Last week, some members of the House Financial Services Committee lavished praise on a piece of legislation they said would “restore due process rights to all Americans.”
“All the bill says is that if somebody wants their day in court, they should have their day in court,” the bill’s sponsor, Rep. Scott Garrett (R-N.J.), explained, adding that “preserving the rights of Americans to defend themselves in a fair and impartial trial…is one of the most fundamental rights, and it is enshrined in our Constitution.”
Representative Jeb Hensarling (R-Texas), Chair of the committee, championed the measure as well. “Every American deserves to be treated with due process,” Rep. Hensarling declared. “They ought to have the opportunity to have a trial by jury. They ought to be able to engage in full discovery. They ought to be subject to the rules of evidence.”
A listener might have thought these legislators were standing up against forced arbitration – “rip-off clauses” that big companies bury in the fine print of contracts to prevent people from suing them, even if they have broken the law.
Astoundingly and unfortunately, the legislators were actually moving in the opposite direction. They were extolling HR 3798, the so-called “Due Process Restoration Act,” which would extend special legal protections to Wall Street banks and other financial firms charged with violating federal securities law by the Securities and Exchange Commission (SEC).
This piece of legislation does nothing to restore due process to ripped-off consumers and investors. Instead, the “Due Process Restoration Act” makes it harder for the SEC to hold corporate wrongdoers accountable when they break the law.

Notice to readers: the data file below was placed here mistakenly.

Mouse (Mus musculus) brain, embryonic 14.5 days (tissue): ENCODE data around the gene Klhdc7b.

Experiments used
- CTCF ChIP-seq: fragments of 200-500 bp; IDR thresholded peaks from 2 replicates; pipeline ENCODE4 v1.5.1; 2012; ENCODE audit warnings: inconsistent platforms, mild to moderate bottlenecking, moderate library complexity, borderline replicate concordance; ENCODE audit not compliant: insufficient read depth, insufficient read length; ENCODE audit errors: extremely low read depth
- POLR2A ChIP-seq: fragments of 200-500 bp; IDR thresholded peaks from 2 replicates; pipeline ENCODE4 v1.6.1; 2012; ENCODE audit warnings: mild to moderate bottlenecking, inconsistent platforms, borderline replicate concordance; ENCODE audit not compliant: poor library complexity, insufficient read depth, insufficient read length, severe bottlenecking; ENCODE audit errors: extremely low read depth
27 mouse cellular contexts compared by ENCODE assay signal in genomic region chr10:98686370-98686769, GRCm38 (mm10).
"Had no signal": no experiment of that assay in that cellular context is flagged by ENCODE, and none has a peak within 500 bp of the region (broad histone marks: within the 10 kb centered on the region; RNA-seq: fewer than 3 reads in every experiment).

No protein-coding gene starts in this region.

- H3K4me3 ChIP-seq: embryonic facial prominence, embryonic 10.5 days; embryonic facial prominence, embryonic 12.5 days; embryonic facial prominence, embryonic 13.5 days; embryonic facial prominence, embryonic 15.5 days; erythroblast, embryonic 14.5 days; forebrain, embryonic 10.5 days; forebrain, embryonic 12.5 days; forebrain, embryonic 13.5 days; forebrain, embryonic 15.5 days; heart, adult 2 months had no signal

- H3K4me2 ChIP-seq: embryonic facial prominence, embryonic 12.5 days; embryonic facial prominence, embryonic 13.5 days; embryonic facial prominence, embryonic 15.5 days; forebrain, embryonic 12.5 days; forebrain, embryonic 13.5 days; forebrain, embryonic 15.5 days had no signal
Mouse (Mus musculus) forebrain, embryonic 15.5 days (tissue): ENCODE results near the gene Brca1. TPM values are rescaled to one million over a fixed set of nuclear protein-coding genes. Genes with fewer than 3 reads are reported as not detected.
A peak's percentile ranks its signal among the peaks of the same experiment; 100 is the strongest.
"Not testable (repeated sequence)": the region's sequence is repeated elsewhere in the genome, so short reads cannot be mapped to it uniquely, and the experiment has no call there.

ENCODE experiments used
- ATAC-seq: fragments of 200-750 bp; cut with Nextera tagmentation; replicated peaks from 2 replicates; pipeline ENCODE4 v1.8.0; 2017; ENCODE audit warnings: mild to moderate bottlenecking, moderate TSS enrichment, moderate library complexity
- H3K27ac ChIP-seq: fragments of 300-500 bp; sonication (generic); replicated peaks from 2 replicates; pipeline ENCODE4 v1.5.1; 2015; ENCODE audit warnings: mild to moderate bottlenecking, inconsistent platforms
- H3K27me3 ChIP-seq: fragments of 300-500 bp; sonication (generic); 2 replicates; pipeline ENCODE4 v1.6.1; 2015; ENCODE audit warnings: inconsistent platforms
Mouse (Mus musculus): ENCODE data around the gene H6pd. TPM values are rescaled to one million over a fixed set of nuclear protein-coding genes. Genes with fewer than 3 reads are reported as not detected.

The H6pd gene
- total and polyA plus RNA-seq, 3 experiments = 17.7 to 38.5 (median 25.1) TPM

Big banks and others charged in SEC hearings already possess several crucial legal protections that their investors and consumers lack in forced arbitration: robust opportunity for discovery, a public hearing, a trained adjudicator bound to make a ruling based in law, and – crucially – the right to two full appeal processes, including a review in federal court. Yet HR 3798 would make it harder for the SEC to prove its case and allow the accused party to unilaterally terminate the proceedings, forcing the SEC to either drop the charges or refile in federal court.
According to Professor Joseph Carcello of the University of Tennessee, giving companies this right to “choose the venue is unlikely to be in the best interest of society, and will almost certainly make it more difficult for the SEC to deter and punish securities law violations, including fraud.” Professor Carcello further emphasized that if fairness is a concern for members of the committee, then it is more unfair for citizens to be forced into arbitration in their contracts with financial institutions.
An amendment offered by Reps. Keith Ellison (D-Minn.) and Stephen Lynch (D-Mass.) threw the gap between the words and actions of HR 3798’s supporters into particularly stark relief. The amendment would have ensured that firms using forced arbitration against consumers and investors could not benefit from the bill’s special protections. Yet, in a display of staggering hypocrisy, this commonsense amendment was defeated on party lines.
Despite grandiose claims of due process, HR 3798 would only further tilt the playing field in favor of special corporate interests when it comes to battling financial fraud and corporate rip-offs. If lawmakers truly wish to “restore due process rights to all Americans,” they should pass legislation to ban forced arbitration and support the upcoming Consumer Financial Protection Bureau rulemaking on this abusive practice.
Wall Street firms and brokers accused of breaking federal law do not need special legal protections, but the right of ordinary Americans to have their day in court very much does need defending. Lawmakers should legislate accordingly.
Amanda Werner is the forced arbitration campaign manager for Public Citizen’s Congress Watch division and Americans for Financial Reform.